• Lack of humidity
  • Effort involved in acquiring water 
  • Brushing teeth with a water bottle and spitting into a latrine drain
  • Total inability to connect laptop to internet 
  • Extreme ease of texting/calling family and friends in the States 
  • Being unable to buy a pillow for weeks on end
  • Mixed consonants
  • Another TCK in the group 
  • Receiving preferential treatment from my host family—I still get fed first and take my tea out of nice mugs that nobody else in the family uses

Things I’m still uncomfortable with:

  • Bucket showers
  • Being stared at/followed/called “muzungu”  (“white person” or “foreigner”) 
  • Being uncertain whether any given child approaching will ignore me, follow silently, great me politely, or demand money
  • Constant people and social pressure wearing me out 
  • The concept of me as a teacher
  • Dichotomy between cultural emphasis on cleanliness and lack of some forms of hygiene—significantly hand washing 
  • Verb tenses 
  • Pressure on women to dress/behave properly 
  • Many cockroaches and a rat in my latrine
  • People talking very quietly 
  • Cooking over a charcoal stove

Thinks I’m surprised to discover I like:

  • Pit latrines—you never actually touch the facilities, so it feels cleaner than a toilet and smells better than any outhouse I’ve ever encountered
  • Market shopping—overwhelming, but satisfying and comfortable now that I know a few vendors
  • Repetitive food
  • Learning about the Rwandan school system
  • Porridge
  • Green bananas
  • Evenings at the garden bar with 40 other Americans 
  • Eating supper at 8:30 or 9:00
  • Watching the news in Kinyarwanda and understanding every fifth word 
  • Trying  to converse with my umukozi despite a complete language barrier 
  • Chatting with passing strangers on the walk home
  • Kinyarwanda’s complexity

    These lists grow and shrink moment by moment, experience by experience. Ultimately, to each item, I find myself saying, “Ni byiza.” 

    The expected and the unexpected are equally good. Recognising what I dislike is as valuable as noticing what I enjoy about this new life. Ni byiza, all of it. 

    The more I say it, the more I realise it’s not a judgment I get to pass on the culture or situation, but a position I take. It’s a choice to see each of these things as somehow, in some way, good. 

    I don’t get to choose any of these things. This is where I am, and this is the way things are, and the choice I have when faced with this is to recognise all of it and say, “Ni byiza.” 

    Halfway

    A. A. Milne wrote a poem called “Halfway Down.” The second verse goes like this:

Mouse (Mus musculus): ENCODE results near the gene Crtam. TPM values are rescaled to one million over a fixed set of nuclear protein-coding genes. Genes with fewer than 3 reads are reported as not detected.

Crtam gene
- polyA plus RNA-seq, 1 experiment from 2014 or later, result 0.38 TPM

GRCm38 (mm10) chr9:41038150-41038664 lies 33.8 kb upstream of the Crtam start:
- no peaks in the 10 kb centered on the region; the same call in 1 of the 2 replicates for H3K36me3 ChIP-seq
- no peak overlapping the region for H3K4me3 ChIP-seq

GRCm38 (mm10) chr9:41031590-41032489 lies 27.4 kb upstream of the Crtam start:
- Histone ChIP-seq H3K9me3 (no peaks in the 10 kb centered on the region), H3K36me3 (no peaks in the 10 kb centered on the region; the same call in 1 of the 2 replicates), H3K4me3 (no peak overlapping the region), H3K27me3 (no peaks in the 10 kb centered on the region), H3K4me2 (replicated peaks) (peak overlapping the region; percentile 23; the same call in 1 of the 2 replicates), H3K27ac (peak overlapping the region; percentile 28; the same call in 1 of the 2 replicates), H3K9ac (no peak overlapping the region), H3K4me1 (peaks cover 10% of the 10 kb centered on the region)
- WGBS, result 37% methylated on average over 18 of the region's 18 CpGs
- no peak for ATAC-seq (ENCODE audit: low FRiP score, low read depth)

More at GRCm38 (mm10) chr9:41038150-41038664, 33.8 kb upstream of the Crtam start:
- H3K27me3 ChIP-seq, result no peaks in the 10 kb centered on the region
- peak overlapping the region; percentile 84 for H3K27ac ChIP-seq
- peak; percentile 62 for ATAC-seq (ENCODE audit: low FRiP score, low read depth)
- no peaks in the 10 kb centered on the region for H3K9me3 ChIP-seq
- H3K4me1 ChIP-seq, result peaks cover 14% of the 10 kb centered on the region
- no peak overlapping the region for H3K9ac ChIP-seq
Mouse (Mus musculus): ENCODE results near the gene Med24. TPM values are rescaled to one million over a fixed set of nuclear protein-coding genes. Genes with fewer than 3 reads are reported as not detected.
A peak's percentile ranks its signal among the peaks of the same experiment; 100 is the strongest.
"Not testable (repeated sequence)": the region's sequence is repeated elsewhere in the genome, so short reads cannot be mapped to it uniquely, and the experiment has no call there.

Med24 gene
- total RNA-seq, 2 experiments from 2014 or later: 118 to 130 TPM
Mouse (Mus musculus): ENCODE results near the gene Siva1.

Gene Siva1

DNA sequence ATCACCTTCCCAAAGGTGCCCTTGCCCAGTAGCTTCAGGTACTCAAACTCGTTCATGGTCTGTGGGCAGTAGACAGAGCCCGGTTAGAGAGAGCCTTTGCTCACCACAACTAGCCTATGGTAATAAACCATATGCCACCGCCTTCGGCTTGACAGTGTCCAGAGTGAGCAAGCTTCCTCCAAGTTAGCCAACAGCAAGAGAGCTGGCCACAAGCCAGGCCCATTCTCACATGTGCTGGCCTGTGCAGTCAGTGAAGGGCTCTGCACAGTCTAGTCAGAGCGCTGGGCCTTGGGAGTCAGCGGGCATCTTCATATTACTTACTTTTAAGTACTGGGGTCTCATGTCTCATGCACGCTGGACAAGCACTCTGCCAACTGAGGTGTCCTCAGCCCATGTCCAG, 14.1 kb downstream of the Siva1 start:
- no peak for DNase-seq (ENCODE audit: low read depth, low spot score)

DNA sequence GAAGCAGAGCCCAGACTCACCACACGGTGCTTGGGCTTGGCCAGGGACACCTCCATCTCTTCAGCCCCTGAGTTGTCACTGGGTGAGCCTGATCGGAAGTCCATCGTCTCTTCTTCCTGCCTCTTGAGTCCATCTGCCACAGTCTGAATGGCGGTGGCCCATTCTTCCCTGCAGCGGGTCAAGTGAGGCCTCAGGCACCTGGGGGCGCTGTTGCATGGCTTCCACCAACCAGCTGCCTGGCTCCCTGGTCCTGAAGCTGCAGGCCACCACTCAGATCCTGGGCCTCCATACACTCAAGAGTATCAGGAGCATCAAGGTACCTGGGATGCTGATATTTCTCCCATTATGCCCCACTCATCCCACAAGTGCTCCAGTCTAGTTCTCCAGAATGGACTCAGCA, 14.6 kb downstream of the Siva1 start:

Halfway up the stairs
    Isn’t up
    And it isn’t down.
    It isn’t in the nursery,
    It isn’t in town.
    And all sorts of funny thoughts
    Run round my head.
    It isn’t really
    Anywhere!
    It’s somewhere else
    Instead!

    Tonight I find myself on that halfway stair.

    stairs

    I’m halfway here or there—halfway home or not—halfway staying or going—halfway beginning or ending.

    All of my things are packed, either inaccessible in suitcases to be locked in checked baggage, or carefully situated in my carry-on, or safely tucked away in storage bins to await my return. This puts me in a strange position, just for twelve hours or so, of having nothing.

    It’s a feeling of rootlessness I know too well and yet am always surprised by—this question of where I live, where I belong. At the moment, it’s easy to pinpoint; I certainly don’t live here anymore, but I certainly don’t live in Rwanda yet.

    Sometimes it’s more subtle, not marked by where I’ve settled or not settled but by a quiet awareness inside me. Sometimes it’s the unexpected distaste of filling my office with personal items. Sometimes it’s the reluctance to actually unpack a suitcase, since I’ll probably be packing it again soon. Sometimes it’s a fake smile when I meet a new friend, or a longing glance at a world map on a passing wall.

    My halfway stair is clear to see at the moment, dramatically bookended by two very different countries, by an obvious before and after. It’s all too clear that this is the step breaking my life in half—my childhood and my adulthood suddenly splitting away from each other in the scanning of a boarding pass.

    But there have been other halfway stairs. Sometimes it feels like my whole life is a halfway stair, frozen between something and something else—I seldom know what. My whole life feels like that moment between a long sigh and a sudden inhale.

    Neil Das wrote a “Haiku on Moving—For Friends Newly Moved”:

    home’s the skin we live
    in, moving its shedding; you
    now new and tender

    they say you leave your
    heart, i say your lungs; it may
    take some time to breathe